You have been given a hexagonal lattice of humanoid figures (a homuncu-lattice, if you will) representing capsid subunits printed onto 11" x 17" card stock. Your assignment is to cut out triangular faces of the lattice and construct an icosahedron representing a capsid shell of a T number of your choosing. Pick one of these T numbers only: 7, 9, or 12. The face sizes will be determined by your chosen T number.
Hexagonal lattice (PDF) (Image by Peter Weigele.)
Hints and questions/exercises (PDF)
Final product: Photo of the homunculattice assignment (JPG) (Photo by Peter Weigele.)
You are given a sample abstract from a scientific paper and are asked to design a set of experiments that would support the conclusions presented in it.
Sample abstract and guidelines for your experimental design (PDF)
Example experiment design papers are included courtesy of and used with permission of the students listed below.
"Expression of full length Jabpol and recombinant PR in MOS human cell lines." (PDF) (By Anna Bruchez.)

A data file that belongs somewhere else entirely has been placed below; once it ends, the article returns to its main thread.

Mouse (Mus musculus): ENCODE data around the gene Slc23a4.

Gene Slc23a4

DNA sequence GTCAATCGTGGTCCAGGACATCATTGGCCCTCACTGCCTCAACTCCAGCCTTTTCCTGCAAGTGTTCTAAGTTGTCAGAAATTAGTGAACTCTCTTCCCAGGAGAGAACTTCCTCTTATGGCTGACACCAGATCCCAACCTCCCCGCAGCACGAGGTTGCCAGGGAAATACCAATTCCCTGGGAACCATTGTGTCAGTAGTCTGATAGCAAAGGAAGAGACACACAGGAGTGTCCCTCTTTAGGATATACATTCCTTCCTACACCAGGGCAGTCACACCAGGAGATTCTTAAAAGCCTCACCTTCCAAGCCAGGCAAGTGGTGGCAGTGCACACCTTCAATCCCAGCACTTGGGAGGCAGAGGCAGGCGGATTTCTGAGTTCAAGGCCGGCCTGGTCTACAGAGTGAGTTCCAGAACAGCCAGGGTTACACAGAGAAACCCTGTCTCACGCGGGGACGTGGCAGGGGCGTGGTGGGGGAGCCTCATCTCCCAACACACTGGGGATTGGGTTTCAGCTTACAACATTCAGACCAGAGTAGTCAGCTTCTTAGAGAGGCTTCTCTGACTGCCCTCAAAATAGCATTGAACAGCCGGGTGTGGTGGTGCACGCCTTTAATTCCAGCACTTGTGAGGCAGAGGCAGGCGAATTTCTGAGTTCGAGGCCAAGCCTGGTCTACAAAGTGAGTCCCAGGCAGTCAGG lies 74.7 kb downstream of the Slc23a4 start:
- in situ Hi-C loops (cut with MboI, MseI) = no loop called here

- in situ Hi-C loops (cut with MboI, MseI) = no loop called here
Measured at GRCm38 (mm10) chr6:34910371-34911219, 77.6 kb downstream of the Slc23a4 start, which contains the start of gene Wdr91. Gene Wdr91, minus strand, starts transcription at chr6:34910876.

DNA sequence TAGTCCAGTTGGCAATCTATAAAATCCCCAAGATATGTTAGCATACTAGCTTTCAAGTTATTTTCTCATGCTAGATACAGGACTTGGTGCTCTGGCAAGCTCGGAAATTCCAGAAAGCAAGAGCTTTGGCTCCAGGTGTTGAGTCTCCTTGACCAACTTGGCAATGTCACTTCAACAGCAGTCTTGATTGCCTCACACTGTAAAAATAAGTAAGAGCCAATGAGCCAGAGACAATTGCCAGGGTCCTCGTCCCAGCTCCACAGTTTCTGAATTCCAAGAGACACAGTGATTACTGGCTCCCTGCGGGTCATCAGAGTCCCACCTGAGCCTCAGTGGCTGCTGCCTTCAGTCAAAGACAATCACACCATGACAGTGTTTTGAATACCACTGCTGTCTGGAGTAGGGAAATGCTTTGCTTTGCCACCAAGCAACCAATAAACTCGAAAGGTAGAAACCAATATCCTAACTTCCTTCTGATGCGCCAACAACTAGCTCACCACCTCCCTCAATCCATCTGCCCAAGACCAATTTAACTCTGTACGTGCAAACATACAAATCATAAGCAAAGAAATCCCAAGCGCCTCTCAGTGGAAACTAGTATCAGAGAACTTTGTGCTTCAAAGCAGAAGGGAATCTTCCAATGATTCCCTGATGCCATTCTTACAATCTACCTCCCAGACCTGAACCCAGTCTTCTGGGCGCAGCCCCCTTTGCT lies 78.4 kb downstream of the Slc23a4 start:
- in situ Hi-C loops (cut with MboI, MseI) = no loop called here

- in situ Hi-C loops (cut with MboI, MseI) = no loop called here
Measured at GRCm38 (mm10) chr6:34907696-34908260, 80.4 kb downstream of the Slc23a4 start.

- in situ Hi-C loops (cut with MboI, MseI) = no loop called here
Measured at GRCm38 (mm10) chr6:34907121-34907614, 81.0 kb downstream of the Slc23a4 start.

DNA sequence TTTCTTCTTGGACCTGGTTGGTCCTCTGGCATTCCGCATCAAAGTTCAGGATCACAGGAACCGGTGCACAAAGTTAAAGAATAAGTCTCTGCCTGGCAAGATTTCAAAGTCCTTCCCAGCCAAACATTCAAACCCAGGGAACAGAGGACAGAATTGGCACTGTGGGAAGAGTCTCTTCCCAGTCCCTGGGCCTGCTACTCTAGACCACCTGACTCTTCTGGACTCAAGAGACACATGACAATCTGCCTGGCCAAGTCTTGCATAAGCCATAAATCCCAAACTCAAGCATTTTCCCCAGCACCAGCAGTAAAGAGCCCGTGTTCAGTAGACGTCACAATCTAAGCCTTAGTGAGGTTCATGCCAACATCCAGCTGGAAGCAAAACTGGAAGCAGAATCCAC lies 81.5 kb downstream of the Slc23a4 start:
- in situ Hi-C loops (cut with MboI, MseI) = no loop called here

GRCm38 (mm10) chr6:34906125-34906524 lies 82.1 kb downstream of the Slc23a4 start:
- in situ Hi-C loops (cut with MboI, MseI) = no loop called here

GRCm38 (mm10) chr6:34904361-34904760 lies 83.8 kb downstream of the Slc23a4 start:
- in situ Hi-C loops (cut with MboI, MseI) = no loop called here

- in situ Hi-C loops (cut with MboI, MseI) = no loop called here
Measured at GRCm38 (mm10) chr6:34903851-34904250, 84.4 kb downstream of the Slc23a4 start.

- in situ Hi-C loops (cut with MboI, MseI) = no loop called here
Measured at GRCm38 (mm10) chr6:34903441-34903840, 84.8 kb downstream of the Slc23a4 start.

Assignment #2 paper (PDF) (By Andrew Guerra.)
As you progress in your scientific career (especially if you continue on in academia), you will be asked many times to develop and design independent research proposals. A considerable amount of work goes into designing a rational set of experiments before you ever venture into the lab to perform them. Research proposals are often required for fellowship and grant applications so financers of said experiments can see you have thought about the problem at hand in a logical way. This is a chance for you to practice the techniques involved in developing a set of experiments to solve a biological problem.
General guidelines and required proposal content (PDF)
Example research proposal papers are included courtesy of and used with permission of the students listed below.
"Towards new structural insights into the process of Poliovirus RNA translocation upon infection." (PDF) (By Henning Freidrich.)
"Structure of the RNA Channel Formed between Poliovirus and the Afflicted Cell During Infection." (PDF) (By Jim Culver.)